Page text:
This book adopts a critical criminological approach to analyze the production, representation and role of crime in the emerging international order. It analyzes the role of power and its influence on the dynamics of criminalization at an international level, facilitating an examination of the geopolitics of international criminal justice. Such an approach to crime is well-developed in domestic criminology; however, this critical approach is yet to be used to explore the relationship between power, crime and justice in an international setting. This book brings together contrasting opinions on how courts, prosecutors, judges, NGOs, and other bodies act to reflexively produce the social reality of international justice. In doing this, it bridges the gaps between the fields of sociology, criminology, international relations, political science, and international law to explore the problems and prospects of international criminal justice and illustrate the role of crime and criminalization in a complex, evolving, and contested international society.
Table of Contents
Introduction: What Crime? Which Justice? What International Society? Willem de Lint Section I. International Crime and Criminology Foundations 1. The Rationale of International Criminal Justice: Idealpolitik, Realpolitik and the International Criminal Court Nerida Chazal 2. The Non-Existent Legal Basis for Judicial Interventionism John Laughland Section II. The Authority and Capacity of Actors in the International Criminal Justice System 3. Legitimising International Criminal Justice: The Importance of Process Control Nancy Combs 4. The Politics of Prosecution: The Role of the Prosecutor of the International Criminal Court Philip Stenning 5. Judicial Agency and Spatial Practices:A Geo-Political Analysis of New Configurations of Power Marinella Marmo Section III. The Aims and Objectives of International Criminal Justice 6. International Criminal Law Sentencing Objectives Grant Niemann 7. International Criminal Justice: Law, Courts, and Punishment as Deterrent Mechanisms? Dawn L. Rothe and Isabel Schoultz Section IV. International Criminal Justice at a National Level 8. Phosphorus and Stone: Operation Cast Lead, Israeli Military Courts and International Law as Denial-Maintenance Reem Bahdi 9.The International Criminal Court and the African Continent: Prosecution of International Crimes in National Courts Deslie Billich Section V. The Future of International Criminal Justice 10. The Rarefied Politics of Global Legal Struggles: Corporations, Hegemony and Human Rights Stefanie Khoury and David Whyte 11. Controlling Crimes of Globalisation: A Challenge for International Criminal Justice Dawn L. Rothe and David O. Friedrichs 12. Preventing International Crimes Alette Smeulers 13. Afterword: The Future of International Criminal Justice David Nelken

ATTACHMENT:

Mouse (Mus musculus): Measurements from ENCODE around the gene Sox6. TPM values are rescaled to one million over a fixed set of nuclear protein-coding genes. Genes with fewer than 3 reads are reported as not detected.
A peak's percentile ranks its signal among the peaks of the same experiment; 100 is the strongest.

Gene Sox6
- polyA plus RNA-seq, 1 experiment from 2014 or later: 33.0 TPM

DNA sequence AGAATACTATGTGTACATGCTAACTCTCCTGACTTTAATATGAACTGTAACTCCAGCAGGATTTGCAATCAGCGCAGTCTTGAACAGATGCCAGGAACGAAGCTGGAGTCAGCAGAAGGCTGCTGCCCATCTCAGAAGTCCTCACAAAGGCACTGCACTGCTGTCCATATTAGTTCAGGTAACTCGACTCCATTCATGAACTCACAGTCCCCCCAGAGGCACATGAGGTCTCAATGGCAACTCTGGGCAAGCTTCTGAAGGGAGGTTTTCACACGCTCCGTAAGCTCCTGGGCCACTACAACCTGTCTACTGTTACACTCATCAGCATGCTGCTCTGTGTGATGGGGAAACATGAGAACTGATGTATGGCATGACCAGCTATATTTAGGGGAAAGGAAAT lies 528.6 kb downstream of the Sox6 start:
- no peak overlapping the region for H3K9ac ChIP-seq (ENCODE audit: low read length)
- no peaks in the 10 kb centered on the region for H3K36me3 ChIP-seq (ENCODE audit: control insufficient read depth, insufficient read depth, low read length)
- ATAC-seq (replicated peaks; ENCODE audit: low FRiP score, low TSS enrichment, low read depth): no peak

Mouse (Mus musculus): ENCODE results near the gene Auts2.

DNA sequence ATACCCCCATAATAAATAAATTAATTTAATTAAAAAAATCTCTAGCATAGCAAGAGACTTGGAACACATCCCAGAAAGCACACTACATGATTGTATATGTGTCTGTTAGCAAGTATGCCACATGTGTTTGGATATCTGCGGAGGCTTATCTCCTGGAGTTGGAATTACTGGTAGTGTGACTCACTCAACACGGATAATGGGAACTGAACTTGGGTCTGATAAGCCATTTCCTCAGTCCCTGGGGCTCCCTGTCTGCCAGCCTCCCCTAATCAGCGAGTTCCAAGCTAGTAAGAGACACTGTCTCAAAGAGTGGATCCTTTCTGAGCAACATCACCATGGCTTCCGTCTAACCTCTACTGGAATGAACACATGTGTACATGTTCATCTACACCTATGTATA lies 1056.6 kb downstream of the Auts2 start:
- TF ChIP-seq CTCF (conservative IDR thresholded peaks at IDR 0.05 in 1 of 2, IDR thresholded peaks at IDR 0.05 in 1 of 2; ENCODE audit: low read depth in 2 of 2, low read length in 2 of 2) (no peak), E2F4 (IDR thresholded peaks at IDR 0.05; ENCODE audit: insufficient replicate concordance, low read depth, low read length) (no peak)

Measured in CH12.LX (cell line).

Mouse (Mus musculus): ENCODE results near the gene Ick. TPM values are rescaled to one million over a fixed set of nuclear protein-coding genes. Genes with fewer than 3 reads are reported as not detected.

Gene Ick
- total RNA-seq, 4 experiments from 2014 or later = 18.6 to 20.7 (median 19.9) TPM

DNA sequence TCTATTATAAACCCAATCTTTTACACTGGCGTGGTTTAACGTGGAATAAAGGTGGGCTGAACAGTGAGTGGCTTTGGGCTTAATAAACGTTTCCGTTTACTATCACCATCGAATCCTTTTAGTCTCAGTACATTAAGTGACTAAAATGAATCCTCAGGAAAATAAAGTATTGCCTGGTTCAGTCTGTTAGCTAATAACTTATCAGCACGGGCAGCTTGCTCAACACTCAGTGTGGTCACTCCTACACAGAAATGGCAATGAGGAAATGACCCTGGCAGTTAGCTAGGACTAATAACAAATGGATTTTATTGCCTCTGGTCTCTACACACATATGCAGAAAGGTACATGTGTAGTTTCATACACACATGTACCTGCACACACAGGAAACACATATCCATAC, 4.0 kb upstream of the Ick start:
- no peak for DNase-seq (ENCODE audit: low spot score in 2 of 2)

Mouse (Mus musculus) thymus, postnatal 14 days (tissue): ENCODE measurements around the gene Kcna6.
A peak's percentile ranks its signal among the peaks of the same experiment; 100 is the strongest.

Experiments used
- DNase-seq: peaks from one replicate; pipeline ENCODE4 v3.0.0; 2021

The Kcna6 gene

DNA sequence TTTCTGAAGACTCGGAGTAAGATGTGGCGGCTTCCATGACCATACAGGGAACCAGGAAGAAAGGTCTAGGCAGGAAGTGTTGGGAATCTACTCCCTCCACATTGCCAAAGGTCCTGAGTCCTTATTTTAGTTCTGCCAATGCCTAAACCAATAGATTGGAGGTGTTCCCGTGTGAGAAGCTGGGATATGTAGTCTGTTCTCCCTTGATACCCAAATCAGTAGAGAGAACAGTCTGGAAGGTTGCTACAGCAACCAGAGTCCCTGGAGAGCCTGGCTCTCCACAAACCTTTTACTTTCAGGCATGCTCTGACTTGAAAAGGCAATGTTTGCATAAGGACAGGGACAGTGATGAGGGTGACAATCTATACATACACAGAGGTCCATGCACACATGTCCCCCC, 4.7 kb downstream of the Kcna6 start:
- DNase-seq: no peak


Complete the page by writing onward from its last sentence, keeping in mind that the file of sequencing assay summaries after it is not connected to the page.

Willem de Lint is Professor in the School of Law at Flinders University.
Marinella Marmo is Associate Professor in the School of Law at Flinders University.
Nerida Chazal is a Research Fellow in Criminology at Flinders University.